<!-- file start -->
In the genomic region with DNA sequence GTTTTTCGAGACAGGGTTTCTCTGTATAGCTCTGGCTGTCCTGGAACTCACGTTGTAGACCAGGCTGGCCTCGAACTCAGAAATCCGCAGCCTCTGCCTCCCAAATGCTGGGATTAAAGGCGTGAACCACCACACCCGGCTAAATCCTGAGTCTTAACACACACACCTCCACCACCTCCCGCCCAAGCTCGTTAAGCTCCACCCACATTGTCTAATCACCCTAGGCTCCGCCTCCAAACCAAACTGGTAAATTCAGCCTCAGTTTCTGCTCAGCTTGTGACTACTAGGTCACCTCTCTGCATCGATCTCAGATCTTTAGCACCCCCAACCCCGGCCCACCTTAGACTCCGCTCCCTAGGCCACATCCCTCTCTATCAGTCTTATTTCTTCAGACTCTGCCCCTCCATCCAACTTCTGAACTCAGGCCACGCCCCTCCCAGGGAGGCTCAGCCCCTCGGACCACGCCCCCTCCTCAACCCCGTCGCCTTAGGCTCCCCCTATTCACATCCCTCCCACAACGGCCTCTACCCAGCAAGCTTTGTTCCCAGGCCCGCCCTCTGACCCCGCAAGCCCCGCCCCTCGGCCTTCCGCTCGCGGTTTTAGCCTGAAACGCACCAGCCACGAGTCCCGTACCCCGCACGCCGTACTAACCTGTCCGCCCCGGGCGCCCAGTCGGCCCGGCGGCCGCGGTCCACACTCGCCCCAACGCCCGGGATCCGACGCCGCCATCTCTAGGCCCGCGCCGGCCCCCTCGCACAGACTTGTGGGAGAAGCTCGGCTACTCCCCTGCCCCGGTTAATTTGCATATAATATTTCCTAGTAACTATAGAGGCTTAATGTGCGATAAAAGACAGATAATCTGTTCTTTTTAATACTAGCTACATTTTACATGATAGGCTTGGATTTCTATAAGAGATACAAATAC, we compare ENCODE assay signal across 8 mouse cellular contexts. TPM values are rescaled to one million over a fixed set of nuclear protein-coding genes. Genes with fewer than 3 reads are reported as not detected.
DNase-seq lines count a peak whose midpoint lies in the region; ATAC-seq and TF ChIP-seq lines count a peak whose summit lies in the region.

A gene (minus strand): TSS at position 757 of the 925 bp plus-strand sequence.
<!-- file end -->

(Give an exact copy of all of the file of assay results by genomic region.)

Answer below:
In the genomic region with DNA sequence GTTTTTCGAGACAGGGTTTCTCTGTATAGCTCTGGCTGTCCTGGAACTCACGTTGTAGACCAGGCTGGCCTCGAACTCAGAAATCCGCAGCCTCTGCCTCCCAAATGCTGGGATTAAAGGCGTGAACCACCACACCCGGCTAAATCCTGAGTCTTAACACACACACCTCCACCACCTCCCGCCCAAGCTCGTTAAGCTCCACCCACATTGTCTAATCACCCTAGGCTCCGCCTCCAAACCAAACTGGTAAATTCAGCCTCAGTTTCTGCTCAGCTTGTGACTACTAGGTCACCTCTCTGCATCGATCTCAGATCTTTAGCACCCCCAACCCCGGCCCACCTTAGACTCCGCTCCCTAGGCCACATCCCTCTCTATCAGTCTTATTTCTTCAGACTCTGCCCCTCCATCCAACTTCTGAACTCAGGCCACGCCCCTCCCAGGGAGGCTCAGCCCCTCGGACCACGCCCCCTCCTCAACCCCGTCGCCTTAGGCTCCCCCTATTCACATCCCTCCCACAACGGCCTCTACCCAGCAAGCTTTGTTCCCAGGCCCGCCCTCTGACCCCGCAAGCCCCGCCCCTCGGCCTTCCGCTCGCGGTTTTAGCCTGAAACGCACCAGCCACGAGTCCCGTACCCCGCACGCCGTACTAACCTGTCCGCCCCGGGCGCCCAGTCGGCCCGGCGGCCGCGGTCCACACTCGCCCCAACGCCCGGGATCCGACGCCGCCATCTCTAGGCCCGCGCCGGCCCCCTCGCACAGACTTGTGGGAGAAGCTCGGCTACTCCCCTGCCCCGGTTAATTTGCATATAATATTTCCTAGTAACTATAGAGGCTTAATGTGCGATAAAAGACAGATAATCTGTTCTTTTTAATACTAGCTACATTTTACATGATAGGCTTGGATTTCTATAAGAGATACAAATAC, we compare ENCODE assay signal across 8 mouse cellular contexts. TPM values are rescaled to one million over a fixed set of nuclear protein-coding genes. Genes with fewer than 3 reads are reported as not detected.
DNase-seq lines count a peak whose midpoint lies in the region; ATAC-seq and TF ChIP-seq lines count a peak whose summit lies in the region.

A gene (minus strand): TSS at position 757 of the 925 bp plus-strand sequence.